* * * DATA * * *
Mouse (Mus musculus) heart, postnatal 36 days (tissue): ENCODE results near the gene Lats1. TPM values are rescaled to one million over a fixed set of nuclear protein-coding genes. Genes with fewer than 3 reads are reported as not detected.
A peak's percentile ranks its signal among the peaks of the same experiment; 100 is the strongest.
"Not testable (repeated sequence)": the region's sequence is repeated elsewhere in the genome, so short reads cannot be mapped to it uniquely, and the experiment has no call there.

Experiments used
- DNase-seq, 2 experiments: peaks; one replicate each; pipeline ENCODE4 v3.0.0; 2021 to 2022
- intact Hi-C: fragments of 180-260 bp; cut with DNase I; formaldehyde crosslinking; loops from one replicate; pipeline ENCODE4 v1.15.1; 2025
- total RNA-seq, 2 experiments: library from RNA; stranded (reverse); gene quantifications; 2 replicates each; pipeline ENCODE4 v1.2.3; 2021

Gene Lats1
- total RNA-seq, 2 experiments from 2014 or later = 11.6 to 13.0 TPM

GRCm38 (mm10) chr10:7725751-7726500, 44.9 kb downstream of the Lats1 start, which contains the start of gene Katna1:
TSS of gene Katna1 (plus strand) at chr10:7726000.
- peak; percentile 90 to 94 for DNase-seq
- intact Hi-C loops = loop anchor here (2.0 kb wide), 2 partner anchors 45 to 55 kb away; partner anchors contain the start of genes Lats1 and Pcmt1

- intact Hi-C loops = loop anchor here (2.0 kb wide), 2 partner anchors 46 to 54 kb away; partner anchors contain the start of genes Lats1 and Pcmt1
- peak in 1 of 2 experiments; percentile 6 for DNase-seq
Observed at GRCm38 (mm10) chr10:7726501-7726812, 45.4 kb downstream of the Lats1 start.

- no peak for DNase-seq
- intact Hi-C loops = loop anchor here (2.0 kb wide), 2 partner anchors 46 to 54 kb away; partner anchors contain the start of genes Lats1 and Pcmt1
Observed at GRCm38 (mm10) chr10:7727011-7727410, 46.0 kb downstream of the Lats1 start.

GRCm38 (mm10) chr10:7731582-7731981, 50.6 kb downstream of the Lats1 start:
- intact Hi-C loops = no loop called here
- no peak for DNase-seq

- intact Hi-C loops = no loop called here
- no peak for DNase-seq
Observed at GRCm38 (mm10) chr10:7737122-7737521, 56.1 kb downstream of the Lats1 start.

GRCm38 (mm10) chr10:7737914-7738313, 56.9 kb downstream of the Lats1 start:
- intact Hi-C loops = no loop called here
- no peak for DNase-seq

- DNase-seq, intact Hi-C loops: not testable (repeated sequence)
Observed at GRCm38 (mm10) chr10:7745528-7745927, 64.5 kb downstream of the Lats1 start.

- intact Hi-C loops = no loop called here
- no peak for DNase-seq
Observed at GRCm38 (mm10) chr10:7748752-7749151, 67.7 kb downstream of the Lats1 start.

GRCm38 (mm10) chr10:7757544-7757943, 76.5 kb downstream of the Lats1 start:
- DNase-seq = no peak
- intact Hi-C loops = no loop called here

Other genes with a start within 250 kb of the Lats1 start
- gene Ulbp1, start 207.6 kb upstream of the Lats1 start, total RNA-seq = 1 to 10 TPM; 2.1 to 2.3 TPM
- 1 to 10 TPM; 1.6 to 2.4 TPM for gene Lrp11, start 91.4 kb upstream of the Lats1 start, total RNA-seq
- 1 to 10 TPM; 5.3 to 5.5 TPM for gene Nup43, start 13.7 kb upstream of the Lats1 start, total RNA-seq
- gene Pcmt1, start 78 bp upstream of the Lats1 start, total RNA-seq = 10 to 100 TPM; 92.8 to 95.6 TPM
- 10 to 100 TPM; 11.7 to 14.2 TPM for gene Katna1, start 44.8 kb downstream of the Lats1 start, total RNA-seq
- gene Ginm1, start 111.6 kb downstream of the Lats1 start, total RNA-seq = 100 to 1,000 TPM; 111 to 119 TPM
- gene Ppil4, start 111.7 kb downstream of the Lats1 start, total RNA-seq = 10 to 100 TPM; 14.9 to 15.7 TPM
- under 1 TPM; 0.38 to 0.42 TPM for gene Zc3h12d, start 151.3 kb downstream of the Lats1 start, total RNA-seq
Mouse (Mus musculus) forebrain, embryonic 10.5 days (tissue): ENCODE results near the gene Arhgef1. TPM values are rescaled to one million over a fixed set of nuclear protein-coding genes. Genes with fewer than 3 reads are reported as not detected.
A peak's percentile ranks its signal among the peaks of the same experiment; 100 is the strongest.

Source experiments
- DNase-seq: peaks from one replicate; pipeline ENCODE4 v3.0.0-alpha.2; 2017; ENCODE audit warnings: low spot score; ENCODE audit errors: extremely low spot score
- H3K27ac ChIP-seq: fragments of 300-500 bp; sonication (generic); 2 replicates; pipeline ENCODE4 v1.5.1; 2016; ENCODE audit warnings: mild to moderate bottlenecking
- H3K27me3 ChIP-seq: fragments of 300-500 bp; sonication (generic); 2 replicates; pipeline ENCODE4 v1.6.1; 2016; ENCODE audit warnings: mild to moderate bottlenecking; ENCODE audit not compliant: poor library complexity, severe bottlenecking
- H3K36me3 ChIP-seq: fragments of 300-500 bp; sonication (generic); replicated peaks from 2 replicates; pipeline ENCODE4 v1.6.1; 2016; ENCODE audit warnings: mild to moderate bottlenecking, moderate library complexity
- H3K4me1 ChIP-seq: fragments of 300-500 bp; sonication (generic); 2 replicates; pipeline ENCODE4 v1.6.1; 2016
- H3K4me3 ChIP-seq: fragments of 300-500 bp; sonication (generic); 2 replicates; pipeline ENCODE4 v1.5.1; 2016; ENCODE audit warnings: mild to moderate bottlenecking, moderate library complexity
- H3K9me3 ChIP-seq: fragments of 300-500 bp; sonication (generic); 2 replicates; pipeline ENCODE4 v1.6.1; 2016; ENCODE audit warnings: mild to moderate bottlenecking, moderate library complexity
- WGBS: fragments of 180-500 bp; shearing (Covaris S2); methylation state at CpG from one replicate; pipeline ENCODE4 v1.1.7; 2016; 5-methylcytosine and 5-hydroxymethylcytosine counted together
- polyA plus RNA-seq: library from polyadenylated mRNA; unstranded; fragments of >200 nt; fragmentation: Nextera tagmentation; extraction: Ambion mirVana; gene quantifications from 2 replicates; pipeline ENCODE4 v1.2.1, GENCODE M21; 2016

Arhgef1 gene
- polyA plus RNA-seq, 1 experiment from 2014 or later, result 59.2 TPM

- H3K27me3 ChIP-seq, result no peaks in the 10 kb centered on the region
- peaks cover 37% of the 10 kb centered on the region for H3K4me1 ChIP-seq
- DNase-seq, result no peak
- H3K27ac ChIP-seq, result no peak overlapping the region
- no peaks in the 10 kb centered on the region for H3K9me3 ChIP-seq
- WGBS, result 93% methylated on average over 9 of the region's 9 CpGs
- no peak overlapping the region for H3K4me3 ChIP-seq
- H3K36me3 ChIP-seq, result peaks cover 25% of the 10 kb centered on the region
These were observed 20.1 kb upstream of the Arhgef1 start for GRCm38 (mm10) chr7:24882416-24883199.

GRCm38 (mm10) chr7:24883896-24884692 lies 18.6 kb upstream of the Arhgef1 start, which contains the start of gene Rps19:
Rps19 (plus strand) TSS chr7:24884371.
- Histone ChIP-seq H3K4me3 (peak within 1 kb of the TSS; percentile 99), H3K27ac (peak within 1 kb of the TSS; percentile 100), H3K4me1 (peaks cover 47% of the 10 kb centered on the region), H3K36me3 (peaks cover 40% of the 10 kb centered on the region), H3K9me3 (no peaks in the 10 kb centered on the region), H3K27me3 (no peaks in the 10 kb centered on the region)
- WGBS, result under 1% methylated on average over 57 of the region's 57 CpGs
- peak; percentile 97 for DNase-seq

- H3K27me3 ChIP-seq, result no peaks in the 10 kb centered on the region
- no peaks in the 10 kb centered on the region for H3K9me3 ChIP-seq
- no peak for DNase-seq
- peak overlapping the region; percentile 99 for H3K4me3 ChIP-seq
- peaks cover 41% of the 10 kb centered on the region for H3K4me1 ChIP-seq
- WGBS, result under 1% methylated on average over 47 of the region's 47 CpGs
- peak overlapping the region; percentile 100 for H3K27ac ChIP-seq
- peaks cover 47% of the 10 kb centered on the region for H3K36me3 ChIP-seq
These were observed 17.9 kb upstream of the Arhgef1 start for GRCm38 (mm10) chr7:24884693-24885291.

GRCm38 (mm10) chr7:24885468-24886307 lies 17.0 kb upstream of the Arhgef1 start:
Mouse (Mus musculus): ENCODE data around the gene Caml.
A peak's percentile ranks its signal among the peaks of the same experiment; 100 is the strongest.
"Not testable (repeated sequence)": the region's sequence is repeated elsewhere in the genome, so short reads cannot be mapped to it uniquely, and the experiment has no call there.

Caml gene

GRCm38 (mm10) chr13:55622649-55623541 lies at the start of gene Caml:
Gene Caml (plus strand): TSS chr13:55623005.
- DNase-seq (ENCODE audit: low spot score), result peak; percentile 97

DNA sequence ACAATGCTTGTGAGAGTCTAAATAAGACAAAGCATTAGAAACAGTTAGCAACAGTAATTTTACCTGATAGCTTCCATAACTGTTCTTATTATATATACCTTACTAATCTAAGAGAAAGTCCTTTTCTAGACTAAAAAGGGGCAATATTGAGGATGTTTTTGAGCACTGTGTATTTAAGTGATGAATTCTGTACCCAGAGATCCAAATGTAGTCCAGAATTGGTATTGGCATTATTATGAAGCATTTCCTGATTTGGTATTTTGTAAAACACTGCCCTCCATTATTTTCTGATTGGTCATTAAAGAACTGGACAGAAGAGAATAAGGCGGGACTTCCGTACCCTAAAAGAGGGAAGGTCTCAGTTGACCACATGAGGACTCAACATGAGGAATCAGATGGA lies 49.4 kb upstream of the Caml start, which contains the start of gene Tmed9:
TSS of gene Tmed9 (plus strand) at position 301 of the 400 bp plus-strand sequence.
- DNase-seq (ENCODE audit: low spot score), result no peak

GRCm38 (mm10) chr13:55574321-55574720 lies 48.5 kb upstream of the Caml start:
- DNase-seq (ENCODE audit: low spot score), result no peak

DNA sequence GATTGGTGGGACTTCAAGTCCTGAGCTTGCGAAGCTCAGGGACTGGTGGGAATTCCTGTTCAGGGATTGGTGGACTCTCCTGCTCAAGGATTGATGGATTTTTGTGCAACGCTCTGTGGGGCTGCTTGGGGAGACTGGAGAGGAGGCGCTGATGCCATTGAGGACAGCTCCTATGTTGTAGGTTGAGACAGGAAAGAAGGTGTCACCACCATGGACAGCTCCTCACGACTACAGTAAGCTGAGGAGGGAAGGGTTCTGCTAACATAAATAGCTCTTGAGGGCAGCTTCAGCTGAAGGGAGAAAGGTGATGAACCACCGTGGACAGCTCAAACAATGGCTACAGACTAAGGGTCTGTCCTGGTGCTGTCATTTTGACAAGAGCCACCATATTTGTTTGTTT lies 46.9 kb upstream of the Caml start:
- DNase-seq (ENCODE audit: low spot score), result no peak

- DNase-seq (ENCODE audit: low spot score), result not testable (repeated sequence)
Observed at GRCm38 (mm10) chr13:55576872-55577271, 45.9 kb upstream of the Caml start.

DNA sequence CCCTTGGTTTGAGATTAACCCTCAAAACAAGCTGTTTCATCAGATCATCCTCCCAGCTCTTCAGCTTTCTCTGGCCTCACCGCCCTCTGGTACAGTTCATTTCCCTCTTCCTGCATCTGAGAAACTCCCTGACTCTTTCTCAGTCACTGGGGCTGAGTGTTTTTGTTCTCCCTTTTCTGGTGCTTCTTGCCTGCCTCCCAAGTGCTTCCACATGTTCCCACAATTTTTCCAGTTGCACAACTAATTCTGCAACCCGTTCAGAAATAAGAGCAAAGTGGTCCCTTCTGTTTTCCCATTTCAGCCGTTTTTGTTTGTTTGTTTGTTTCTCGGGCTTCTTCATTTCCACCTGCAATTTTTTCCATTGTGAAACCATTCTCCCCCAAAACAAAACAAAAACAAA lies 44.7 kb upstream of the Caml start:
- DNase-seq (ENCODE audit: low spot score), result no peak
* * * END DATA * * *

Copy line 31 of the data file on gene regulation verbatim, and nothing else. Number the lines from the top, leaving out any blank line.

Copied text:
- intact Hi-C loops = no loop called here